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The TUC Conference on Wednesday voted in support of a motion calling for the right to buy for Council tenants to be removed. This goes further than John Prescott who merely slashed the discount to make it beyond the reach of most council tenants. Indeed the Conference resolved that the TUC should "campaign" for the abolition of the right to buy.

For trade union leaders on six figure salaries there is no need for the right to buy scheme to get onto the housing ladder. However, for thousands of their members it is crucial to make a reality of the aspiration for home ownership.

Sales of council properties peaked at 160,000 a year in the 1980s, although after Mr Prescott's intervention they declined to just 4,000 a year. The Government has the modest target of reviving them to 100,000 over the next few years, for the 2.5 million tenants eligible.

There will need to be progress in alerting tenants that a discount of up to £75,000 is available. A MORI survey found that 83% were unaware of this. But among those who have found out about it, there is considerable interest and already applications are sharply up – especially where the local council has publicised the opportunity. At least if the TUC run advertising urging people not to take up their right to buy, it will let them know that it exists.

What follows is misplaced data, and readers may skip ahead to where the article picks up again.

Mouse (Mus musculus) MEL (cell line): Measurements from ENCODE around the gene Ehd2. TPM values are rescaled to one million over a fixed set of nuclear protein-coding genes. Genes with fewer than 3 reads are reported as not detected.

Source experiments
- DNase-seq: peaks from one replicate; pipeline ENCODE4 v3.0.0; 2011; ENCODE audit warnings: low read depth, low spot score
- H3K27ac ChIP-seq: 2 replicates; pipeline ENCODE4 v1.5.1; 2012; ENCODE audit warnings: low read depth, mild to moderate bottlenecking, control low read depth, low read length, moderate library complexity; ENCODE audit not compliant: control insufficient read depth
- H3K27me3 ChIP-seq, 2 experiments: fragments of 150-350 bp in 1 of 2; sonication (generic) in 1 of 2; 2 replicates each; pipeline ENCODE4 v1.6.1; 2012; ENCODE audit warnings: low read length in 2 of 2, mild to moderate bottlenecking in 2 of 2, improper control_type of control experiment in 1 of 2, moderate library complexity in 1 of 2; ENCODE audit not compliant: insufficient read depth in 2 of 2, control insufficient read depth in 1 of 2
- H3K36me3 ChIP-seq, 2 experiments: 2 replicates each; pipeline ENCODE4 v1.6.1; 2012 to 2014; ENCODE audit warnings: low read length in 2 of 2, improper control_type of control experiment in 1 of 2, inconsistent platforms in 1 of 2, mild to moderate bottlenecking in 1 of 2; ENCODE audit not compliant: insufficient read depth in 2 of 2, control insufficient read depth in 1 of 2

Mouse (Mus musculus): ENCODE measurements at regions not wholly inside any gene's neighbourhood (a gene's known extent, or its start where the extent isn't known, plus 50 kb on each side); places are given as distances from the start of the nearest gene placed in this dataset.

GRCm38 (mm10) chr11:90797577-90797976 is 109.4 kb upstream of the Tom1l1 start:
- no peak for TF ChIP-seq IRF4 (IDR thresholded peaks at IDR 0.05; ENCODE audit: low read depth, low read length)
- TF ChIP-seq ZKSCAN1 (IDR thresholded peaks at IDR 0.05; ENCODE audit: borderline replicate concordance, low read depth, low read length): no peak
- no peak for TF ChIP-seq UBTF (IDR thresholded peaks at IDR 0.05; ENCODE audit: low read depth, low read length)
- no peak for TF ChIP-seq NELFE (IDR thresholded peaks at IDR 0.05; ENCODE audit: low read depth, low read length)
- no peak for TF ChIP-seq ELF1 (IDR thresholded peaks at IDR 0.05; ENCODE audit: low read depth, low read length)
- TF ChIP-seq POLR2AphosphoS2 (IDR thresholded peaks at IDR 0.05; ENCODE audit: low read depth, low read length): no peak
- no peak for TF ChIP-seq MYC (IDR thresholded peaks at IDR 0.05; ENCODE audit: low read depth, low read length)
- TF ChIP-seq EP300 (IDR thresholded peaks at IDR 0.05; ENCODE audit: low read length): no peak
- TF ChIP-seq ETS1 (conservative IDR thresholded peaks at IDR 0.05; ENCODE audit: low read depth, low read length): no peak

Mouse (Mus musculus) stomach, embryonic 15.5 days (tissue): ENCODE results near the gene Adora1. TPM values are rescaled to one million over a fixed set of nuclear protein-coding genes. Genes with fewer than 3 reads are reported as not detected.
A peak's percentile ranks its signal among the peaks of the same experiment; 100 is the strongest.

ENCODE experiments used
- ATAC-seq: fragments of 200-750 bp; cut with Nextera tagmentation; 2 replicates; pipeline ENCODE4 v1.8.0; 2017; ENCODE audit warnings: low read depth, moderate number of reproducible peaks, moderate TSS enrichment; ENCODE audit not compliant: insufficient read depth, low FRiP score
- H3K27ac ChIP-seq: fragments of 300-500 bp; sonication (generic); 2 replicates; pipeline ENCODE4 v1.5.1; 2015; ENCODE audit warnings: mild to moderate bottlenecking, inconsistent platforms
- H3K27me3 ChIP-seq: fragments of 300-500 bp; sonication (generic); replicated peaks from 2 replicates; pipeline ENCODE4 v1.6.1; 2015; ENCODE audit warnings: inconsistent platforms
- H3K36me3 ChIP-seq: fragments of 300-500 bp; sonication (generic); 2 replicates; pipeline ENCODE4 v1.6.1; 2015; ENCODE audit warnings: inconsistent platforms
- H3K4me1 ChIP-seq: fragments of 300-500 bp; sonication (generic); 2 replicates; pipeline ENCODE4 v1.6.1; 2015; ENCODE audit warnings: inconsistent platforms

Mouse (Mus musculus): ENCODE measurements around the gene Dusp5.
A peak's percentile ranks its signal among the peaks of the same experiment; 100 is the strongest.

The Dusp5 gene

Yet there is a further perversity in the TUC's hostility. The motion was proposed by UCATT the building workers union. This is a militant union – going back to Ricky Tomlinson's arrest in Shrewsbury. However you would have thought they would regard the building of more homes as welcome. The right to buy will facilitate this with councils obliged to use the proceeds from sale to finance new homes for affordable rent.

In 2007 UCATT had 129,065 members. By 2011 it was down to 79,723. The more right to buy sales, the more replacement homes, and the more construction workers. This would give the union potential to stem their decline. Yet they seem to have a death wish – putting ideology over getting homes built.

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